The “offshore” tax havens are not just small and obscure nations such as Panama, Liechtenstein and the Cayman Islands.  The biggest tax havens are the United States (not for our own citizens, of course), the United Kingdom and Switzerland.  We are part of the problem, not part of the solution.

Click on The Price of Offshore Revisited press release PDF for the Tax Justice Network’s press release and summary of the report.

Click on The Price of Offshore Revisited: New Estimates of “Missing” Global Private Wealth, Income, Inequality and Lost Taxes PDF for the full report.

Click on Tax Justice Network for that organization’s home page.

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Paul vs. Paul on banking and debt

May 8, 2012

Last week Bloomberg News hosted this interesting debate between libertarian Rep. Ron Paul of Texas, currently seeking the Republican nomination for President, and liberal Paul Krugman, the Nobel Prize-winning economist and New York Times columnist, on central banking, deficit spending and inflation.  You could watch two important public figures, both independent thinkers who are beholden to nobody, debate what they honestly think about an important public issue.  That is something I fear will be a rarity in this Presidential election year.

Ron Paul wants to phase out the Federal Reserve System.   He correctly pointed out that without the existence of a semi-government agency with authority to buy government bonds and create money, it would be very difficult and maybe impossible for the government to finance either the current endless wars or the welfare state, which he is equally against.

The problem is that without a Federal Reserve, decisions about interest rates and money supply would be made not by an impersonal mechanism, but by powerful individuals such as J. Pierpont Morgan, who would not be accountable to the public.  Or you would have a chaotic system, like that which existed in the United States during the decades leading up to the Civil War, when wave of bank failures were frequent, and depositors lost their money.   Ron Paul would like to go back to that era or, alternatively, to return to the gold standard.  The problem is that impersonal mechanisms are just as fallible as individual people.   There is no magic of the market, or magic anything else–just a choice among imperfect systems.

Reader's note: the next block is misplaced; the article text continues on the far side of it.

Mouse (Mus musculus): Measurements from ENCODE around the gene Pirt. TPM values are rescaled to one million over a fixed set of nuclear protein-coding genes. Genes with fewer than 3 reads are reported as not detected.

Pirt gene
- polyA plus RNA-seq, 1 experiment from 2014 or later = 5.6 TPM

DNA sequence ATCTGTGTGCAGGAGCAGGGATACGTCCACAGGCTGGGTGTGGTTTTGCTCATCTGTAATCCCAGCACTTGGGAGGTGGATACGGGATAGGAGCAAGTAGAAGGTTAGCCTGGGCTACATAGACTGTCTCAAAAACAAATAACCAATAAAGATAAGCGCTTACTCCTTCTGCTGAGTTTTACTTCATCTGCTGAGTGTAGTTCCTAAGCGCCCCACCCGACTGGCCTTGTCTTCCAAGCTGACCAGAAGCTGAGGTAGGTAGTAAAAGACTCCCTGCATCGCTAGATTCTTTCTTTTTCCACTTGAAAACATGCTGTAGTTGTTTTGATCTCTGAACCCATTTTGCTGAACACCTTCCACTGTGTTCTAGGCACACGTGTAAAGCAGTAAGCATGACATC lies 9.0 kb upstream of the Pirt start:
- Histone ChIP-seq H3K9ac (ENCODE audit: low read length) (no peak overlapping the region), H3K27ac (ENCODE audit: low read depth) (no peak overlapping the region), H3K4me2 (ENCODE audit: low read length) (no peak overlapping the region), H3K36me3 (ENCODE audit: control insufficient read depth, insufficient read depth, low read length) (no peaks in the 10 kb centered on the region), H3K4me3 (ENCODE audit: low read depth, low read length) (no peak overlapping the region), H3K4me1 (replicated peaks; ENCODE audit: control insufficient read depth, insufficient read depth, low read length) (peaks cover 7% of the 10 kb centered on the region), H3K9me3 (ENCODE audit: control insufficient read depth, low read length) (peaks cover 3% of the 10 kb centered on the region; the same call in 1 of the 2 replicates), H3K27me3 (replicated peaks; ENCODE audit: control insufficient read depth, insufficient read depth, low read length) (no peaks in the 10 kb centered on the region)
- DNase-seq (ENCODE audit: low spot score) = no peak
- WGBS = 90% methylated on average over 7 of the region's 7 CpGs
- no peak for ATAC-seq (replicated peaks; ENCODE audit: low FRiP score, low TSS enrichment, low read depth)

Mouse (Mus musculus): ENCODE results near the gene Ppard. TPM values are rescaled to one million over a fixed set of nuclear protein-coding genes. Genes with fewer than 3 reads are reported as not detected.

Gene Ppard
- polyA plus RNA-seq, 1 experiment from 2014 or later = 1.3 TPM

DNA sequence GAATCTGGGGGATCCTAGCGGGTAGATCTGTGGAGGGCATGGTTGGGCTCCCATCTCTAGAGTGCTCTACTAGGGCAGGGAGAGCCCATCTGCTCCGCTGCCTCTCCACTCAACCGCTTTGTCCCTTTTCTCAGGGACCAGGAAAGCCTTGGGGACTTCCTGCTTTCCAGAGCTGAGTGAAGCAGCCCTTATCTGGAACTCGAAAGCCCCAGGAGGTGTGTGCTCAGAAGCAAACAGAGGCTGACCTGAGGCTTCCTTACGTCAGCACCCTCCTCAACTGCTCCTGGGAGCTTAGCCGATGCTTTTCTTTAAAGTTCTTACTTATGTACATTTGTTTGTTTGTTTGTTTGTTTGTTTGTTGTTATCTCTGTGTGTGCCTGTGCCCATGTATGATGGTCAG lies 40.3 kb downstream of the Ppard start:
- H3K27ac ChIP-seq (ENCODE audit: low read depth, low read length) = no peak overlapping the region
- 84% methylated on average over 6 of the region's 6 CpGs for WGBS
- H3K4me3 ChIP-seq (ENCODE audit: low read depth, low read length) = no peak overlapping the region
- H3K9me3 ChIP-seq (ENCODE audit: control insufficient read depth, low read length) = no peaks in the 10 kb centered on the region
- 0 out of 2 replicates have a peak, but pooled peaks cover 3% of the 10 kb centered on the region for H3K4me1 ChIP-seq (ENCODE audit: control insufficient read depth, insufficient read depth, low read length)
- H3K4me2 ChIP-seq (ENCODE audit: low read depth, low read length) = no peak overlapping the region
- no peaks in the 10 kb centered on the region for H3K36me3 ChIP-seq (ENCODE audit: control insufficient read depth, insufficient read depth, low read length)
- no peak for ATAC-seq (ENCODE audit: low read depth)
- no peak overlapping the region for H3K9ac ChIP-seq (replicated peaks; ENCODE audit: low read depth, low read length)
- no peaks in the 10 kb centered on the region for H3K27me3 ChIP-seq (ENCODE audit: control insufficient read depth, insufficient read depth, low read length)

While Ron Paul focused on deficit spending, debt and inflation, Paul Krugman focused on employment and economic growth.  I think Krugman had the right priority.  The U.S. government dealt with the enormous debt left over from World War Two, not by paying down the debt but by generating strong economic growth so that the debt became proportionately less in relation to the overall economy.

Krugman is a Keynesian, which means that while he favors a balanced budget and tight money in normal times, he thinks that deficit spending and easy money are warranted in a serious recession, as a means of getting money into circulation so that people will start spending and investing again.   The problem with that is that it doesn’t seem to be working.  I think the reason is that the current recession is more than part of the normal economic cycle.  It is a crisis resulting from decades of running the U.S. economy on debt rather than production.  When people have more money in their pockets, they don’t necessarily spend it, they use it to pay off their mortgages, installment loans and credit card balances.  And the big banks, as Ron Paul said, are content to borrow money from the Federal Reserve at 1 percent interest and lend it back to the government at 3 percent interest.   That does nothing to help the real economy.

I don’t believe in spending money for the sake of getting money into circulation, but I think the government should refrain from cutting back on basic services and that this is a good time to invest in infrastructure repairs, scientific research, job training and other measures to maintain our country’s productivity.  Ron Paul said, perhaps in jest, that it would have been better for the Federal Reserve to give relief to mortgage-holders (perhaps by refinancing their loans?) than to relieve the banks.  Certaintly this would have done more for economic recovery.

Click on Economics Throw-Down! Krugman vs. Ron Paul on Bloomberg TV — Helicopters, Gold and More for highlights.

Click on David Henderson on Paul vs. Paul for a conservative economist’s summary of the debate.

Click on Ron Paul Flunks History for comment on David Frum’s Daily Beast web log.

Click on Ron Paul vs. Paul Krugman: the Bloody Aftermath for discussion of the issues by Reason magazine’s Brian Doherty.

Click on Krugman Says Fed ‘Reckless’ to Allow High Jobless Rate for a Bloomberg News followup to the debate.

Hat tip to Joshua Chacon.